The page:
- Children, Schools and Families Committee Contents

Examination of Witnesses (Questions 140-150)


1 APRIL 2009

  Q140  Paul Holmes: I have two questions on recruitment that come from a completely different perspective. The Government hoped that there would be a much larger percentage of SIPs who were head teachers. In practice, that has not worked out. Why is that? Why is it so hard to get head teachers to do that role?

  Declan McCauley: That is something I touched on earlier. If someone is a head teacher, it means going out of their school to work as a SIP. They cannot do that if they do not have total faith and trust in the team that they are leaving behind—ie the deputy head teacher—to run the school effectively while they are out. Not all schools have that, so that is one issue. Not all head teachers want to take on the SIP role. When the role came in initially—I am talking not from Warwickshire but from Staffordshire—head teachers there were very wary of this new process involving people who were trained outside the local authority. What was the impact going to be? Who were they and what did they want? There was a lot of negativity, and heads did not want to take up that kind of position.

  Q141  Paul Holmes: Is that changing now that it has bedded in? You spoke about going and seeing what happened in two different authorities with the schools you went to.

  Chairman: Councillor Lawrence changed his mind. Did your colleagues change their minds?

  Paul Holmes: It could be an important part of a head teacher's professional development and future promotion prospects if they have done this sort of thing. Is there a beneficial improvement now, or is it still a problem recruiting heads?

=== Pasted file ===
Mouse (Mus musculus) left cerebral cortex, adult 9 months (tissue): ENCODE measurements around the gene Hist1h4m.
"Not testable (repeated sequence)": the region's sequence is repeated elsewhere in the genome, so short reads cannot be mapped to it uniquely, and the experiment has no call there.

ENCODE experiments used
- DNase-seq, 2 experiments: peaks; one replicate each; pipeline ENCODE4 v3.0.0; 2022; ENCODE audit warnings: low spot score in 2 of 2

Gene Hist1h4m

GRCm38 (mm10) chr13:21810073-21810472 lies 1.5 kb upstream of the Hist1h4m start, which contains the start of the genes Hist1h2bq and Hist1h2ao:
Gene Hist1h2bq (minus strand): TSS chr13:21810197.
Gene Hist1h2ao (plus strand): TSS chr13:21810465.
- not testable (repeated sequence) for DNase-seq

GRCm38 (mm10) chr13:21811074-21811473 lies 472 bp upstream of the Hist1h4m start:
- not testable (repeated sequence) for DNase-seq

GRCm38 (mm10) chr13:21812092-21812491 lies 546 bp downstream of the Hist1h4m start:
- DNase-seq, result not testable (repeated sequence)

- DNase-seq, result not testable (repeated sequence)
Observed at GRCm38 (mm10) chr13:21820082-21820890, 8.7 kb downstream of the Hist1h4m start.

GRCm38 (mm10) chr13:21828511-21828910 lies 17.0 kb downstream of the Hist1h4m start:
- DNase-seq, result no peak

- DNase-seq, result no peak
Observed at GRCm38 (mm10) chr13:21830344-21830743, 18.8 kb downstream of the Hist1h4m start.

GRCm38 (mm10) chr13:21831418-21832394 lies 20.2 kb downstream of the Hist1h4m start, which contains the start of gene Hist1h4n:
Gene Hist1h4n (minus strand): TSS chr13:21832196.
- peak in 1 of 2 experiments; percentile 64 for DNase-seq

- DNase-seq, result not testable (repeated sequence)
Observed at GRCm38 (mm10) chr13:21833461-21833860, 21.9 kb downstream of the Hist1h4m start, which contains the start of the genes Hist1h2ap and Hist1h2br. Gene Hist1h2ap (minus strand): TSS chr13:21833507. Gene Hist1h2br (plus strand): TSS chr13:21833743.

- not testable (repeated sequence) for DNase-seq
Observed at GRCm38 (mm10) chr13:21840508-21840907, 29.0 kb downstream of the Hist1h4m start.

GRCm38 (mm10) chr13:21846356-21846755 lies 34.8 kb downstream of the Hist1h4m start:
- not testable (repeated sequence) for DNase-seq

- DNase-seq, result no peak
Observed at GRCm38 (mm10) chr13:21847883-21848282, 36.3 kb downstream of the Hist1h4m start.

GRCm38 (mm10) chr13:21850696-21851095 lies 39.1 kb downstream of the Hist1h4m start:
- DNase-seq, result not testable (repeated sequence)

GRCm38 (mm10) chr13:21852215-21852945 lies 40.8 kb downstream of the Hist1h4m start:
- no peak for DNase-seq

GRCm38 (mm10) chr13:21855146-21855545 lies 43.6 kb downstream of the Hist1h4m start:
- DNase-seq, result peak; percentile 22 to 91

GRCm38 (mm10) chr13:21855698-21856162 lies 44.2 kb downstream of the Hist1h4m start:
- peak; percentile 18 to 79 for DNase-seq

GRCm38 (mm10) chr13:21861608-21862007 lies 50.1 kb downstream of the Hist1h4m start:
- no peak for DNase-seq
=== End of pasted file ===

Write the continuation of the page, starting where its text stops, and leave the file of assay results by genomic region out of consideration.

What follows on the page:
Declan McCauley: Now that head teachers are seeing how the process works, I know of some who have gone off, in the recent past, undertaken the accreditation process and become SIPs. Whether they go on to take up any appointments is a different matter, but they have undergone the accreditation process.

  Chairman: Is that your shared experience Lynda?

  Lynda Jones: We mentioned the accreditation process earlier and how onerous it is. The stakes are really high because, as Declan was saying, people know that you are going for it so what if you are turned down? What does that say? It certainly seems to say something about your powers of analysis, because that is a key part of being a SIP. That is one thing that may predispose people not to do it. It also takes a lot of time. The online part of it took me 15 hours to complete, and that was just to get through to the next stage and the face-to-face training. I know of one head teacher who opened it up, a crisis happened, and he was not able to complete it with a proper amount of time to consider issues. As a consequence, his accreditation was not successful. It could be that the accreditation process deters people. In Warwickshire, we now have fewer serving head teachers as primary SIPs because they found that they had to withdraw, as they needed to be in their own schools. What we have described is a rigid process. There is a series of things that we must do at particular times of the year and that might not be the right time. For example, the autumn term is particularly heavy and, I imagine, that is a very heavy time for a head teacher too. That is another aspect.

  Lorraine Cooper: Many head teachers tell me that they do not want the role because their job as a head teacher takes 200% of their time. They cannot get their heads around how they could deal with somebody else's problems as well as their own. That is the most common feedback that I get. Clearly, there are some who enjoy the role and feel that they can offer a lot and that it offers something to them. You will always get that in a group of people. Generally, however, we are not seeing an increase and if anything, I would say that I am seeing a decrease in the numbers of people who are available. There may be a number on the SIP register, but when you contact those people because you are looking to appoint, a very high percentage of them are not available for work. I have just been through the process.